After deciding to make 11-foot tall dancing pigs we needed a plan and a drawing in order to do a good job.
My friend and I sat in the kitchen of his house planning our work with paper and pencil drawing our pigs the way we wanted them to look as a sculpture. Carving snow sculptures is like taking a trip in the car, you might need a map to help you get somewhere you have never been before.
Next, using fresh snow, we filled a large cylindrical container that served as a snow mold. The mold measured 7 ft. wide & 10 ft. tall and is designed to come apart so it can be easily removed. The mold took many hours to fill. The snow mold is pictured below laying on the ground after the cyinder of snow was packed.
When the mold was full with snow we removed it and laid it on the ground, that exposed the pile of snow. Now we had an 11-foot tall pile of snow the shape of a very large soda can.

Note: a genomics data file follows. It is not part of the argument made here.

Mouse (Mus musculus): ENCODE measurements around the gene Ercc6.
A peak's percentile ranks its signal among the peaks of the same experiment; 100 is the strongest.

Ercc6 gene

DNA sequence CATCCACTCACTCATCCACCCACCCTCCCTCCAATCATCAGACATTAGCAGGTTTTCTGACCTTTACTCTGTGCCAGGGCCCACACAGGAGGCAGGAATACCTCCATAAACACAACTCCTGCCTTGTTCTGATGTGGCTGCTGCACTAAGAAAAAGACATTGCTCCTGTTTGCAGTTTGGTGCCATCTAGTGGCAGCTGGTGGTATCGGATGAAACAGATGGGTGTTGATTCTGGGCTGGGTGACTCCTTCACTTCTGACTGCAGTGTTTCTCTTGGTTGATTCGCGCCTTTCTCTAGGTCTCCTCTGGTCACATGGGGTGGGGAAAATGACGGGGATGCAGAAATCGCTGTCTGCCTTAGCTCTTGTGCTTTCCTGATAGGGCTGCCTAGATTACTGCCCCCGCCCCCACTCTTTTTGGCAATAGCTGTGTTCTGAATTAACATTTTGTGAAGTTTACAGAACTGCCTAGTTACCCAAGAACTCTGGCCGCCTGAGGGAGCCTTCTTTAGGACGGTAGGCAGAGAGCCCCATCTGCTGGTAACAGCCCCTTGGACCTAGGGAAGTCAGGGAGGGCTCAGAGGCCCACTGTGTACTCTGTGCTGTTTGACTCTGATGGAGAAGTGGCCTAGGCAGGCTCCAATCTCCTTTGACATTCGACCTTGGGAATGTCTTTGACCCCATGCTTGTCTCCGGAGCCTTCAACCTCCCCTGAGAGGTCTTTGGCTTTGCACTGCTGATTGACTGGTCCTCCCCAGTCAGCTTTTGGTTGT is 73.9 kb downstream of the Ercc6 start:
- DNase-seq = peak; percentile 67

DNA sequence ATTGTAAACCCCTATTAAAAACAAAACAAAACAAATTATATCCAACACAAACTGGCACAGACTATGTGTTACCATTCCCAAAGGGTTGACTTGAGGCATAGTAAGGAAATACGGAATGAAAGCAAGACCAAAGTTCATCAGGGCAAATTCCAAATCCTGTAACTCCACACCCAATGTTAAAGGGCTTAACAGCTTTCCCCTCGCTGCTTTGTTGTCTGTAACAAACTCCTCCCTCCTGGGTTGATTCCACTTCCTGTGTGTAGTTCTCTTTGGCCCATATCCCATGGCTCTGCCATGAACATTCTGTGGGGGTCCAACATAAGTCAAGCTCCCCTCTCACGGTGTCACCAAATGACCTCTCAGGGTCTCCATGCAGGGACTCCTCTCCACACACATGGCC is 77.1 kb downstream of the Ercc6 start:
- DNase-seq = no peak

Finally my friend and I started carving the pigs. We did not use power tools, only shovels, large saws, and some hand tools.
We worked on the pigs for 2 days removing a little bit of snow at a time until we completed the sculpture.When we were working on the sculpture many people came and asked if they could take pictures.
The artwork did not last long because the weather warmed up three days later and the pigs fell over crashing to the ground. That made me sad but I enjoyed making the pigs, so I have made many more sculptures since that time.
Q. The last question you asked is, which one of the sculptures is my favorite?
A. I loved carving the "World of Humanity".
The winter of 2004 I was invited to enter the U.S. National Snow Sculpting Competition in Lake Geneva, Wisconsin. The sculpting event is held the first week of February and features 20 teams from all around the United States. We competed for prizes and the chance to represent the USA at the International Competition in Breckenridge, Colorado.